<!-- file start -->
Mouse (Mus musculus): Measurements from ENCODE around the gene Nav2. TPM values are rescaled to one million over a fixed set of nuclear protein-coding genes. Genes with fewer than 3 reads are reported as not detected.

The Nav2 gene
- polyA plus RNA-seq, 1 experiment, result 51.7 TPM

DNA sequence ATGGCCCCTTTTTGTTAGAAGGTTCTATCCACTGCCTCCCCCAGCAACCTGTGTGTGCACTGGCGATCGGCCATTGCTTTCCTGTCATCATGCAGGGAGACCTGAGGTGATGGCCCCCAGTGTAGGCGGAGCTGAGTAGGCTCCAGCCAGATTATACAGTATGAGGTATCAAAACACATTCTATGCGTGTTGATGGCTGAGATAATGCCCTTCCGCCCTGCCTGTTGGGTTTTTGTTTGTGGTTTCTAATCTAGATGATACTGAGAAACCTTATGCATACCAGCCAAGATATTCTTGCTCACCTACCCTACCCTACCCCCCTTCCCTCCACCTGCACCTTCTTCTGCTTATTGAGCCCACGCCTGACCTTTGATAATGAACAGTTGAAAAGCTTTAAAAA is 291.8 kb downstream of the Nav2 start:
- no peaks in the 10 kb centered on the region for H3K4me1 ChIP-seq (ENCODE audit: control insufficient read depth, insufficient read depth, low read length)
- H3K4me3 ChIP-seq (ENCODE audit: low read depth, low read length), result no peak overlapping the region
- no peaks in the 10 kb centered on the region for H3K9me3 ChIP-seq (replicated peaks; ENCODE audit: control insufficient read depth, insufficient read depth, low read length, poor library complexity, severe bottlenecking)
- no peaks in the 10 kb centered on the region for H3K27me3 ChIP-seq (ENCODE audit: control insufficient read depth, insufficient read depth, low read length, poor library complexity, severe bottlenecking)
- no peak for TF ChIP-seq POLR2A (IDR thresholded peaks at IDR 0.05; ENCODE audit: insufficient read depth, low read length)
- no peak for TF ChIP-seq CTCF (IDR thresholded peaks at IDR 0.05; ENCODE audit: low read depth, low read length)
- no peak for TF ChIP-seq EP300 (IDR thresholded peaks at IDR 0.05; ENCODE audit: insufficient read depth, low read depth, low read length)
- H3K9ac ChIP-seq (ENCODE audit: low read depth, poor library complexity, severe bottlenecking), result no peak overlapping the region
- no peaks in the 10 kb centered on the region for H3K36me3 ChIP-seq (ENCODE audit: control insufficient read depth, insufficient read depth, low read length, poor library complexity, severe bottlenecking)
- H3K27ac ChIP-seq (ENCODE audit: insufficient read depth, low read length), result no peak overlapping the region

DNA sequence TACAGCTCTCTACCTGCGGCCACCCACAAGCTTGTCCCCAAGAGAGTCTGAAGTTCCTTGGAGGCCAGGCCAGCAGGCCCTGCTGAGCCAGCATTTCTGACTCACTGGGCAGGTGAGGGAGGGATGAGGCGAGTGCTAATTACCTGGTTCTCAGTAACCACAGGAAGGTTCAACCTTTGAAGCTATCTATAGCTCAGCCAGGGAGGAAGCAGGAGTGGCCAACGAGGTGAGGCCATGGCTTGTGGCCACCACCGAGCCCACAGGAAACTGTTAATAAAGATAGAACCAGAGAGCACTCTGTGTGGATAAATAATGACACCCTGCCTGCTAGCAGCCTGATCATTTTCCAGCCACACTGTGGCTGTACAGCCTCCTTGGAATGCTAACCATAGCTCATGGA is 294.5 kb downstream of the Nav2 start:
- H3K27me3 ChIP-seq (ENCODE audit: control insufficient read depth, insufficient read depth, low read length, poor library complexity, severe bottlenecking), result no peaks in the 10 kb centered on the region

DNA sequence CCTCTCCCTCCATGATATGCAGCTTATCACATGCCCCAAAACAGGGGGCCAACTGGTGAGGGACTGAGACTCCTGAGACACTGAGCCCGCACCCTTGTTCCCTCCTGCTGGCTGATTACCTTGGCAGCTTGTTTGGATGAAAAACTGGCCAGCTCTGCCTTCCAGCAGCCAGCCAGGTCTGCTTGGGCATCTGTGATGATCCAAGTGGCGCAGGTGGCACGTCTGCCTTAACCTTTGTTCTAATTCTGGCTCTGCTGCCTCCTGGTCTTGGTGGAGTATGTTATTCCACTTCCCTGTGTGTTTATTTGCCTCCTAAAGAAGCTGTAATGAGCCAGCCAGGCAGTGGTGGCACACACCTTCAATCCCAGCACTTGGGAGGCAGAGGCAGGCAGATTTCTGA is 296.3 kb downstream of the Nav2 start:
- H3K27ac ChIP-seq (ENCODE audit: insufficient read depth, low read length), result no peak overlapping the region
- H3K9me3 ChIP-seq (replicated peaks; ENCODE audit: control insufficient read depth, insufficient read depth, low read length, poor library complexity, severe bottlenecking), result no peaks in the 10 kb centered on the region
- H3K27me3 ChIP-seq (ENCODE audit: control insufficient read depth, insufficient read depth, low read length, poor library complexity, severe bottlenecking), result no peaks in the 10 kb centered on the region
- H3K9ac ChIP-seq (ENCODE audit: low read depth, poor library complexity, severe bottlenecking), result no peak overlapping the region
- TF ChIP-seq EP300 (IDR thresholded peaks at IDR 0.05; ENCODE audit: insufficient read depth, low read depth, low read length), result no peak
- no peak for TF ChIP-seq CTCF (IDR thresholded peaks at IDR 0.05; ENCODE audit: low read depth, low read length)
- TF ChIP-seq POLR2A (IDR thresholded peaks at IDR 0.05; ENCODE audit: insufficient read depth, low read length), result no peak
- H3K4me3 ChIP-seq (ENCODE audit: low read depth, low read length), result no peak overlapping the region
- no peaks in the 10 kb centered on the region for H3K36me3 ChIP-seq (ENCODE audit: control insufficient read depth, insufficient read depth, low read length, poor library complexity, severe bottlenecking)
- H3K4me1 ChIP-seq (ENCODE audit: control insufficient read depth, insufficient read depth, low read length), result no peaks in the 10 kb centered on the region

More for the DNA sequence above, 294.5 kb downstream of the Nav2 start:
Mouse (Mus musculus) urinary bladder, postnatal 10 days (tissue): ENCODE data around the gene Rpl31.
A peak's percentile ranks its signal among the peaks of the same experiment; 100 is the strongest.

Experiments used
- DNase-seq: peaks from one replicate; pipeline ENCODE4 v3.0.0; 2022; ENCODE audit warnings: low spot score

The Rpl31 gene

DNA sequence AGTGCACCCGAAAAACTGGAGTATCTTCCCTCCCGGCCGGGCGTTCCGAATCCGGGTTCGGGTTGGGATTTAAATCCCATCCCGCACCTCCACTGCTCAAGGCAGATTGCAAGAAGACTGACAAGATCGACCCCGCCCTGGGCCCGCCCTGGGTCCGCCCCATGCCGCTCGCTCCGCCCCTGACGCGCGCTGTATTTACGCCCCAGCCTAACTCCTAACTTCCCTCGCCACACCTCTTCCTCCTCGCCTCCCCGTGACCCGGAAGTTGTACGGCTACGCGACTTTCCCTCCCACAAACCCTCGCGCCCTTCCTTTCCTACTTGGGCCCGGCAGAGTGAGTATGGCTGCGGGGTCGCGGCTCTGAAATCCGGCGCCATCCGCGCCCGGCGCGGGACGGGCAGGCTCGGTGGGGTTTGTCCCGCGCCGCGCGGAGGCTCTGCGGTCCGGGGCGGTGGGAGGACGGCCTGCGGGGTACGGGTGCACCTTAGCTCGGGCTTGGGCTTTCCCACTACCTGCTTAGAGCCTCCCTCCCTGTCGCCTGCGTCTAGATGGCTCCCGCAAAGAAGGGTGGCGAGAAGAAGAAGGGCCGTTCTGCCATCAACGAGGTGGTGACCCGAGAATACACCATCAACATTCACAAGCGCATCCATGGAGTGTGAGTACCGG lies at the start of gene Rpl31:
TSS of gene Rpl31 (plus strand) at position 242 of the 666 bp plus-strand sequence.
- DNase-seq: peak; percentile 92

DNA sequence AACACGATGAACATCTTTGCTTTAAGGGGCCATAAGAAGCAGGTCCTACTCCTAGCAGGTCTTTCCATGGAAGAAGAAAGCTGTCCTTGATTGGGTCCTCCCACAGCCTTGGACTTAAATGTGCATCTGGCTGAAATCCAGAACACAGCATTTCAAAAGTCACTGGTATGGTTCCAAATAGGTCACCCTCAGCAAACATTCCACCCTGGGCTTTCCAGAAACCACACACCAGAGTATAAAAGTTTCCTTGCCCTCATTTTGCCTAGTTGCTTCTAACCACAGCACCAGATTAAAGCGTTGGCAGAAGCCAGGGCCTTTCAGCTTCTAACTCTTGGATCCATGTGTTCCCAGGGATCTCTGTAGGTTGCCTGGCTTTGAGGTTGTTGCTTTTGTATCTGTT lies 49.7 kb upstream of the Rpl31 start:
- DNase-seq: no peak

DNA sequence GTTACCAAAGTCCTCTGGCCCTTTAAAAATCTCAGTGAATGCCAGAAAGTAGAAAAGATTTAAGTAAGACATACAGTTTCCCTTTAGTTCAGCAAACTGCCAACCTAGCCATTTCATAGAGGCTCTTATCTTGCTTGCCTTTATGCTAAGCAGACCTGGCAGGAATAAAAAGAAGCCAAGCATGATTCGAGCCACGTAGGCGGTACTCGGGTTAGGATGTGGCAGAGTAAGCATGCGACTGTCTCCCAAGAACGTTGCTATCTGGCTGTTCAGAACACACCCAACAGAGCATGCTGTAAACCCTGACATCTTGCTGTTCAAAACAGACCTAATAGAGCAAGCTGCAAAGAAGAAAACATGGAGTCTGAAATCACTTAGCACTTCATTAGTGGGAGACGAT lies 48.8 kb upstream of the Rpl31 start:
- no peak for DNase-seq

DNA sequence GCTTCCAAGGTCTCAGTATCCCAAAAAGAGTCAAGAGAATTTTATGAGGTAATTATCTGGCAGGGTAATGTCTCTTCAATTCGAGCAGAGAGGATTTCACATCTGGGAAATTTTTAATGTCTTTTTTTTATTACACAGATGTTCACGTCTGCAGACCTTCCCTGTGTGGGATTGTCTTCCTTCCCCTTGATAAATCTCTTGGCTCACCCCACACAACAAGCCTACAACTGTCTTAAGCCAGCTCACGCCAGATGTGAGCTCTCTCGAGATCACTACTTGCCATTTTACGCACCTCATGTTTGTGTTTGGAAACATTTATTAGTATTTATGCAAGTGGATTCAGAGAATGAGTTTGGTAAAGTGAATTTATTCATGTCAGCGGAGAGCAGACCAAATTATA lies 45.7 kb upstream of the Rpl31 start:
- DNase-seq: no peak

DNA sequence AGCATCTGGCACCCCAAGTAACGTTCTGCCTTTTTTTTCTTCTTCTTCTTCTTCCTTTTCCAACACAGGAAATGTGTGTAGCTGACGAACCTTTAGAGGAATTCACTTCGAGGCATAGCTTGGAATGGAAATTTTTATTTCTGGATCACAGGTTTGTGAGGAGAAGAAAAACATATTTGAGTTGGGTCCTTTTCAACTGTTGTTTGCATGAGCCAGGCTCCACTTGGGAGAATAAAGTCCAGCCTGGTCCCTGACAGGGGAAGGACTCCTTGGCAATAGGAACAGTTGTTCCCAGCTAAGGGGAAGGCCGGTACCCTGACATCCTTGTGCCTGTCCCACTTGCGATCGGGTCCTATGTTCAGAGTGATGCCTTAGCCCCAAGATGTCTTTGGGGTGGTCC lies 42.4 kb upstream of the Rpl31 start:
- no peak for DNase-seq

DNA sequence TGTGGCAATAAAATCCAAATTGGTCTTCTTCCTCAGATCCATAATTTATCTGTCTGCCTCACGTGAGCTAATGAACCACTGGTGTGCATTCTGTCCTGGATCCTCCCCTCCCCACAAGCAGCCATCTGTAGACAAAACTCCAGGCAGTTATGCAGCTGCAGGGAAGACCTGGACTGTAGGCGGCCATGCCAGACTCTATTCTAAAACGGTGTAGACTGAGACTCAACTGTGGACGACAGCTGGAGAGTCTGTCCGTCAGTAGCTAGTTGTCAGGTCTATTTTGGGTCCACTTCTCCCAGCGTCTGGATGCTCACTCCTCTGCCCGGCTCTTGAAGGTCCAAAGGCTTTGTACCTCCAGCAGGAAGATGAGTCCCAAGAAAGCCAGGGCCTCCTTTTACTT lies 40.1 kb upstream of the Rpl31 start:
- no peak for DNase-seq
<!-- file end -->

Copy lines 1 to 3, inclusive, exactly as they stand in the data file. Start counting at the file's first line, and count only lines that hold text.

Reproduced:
Mouse (Mus musculus): Measurements from ENCODE around the gene Nav2. TPM values are rescaled to one million over a fixed set of nuclear protein-coding genes. Genes with fewer than 3 reads are reported as not detected.

The Nav2 gene
- polyA plus RNA-seq, 1 experiment, result 51.7 TPM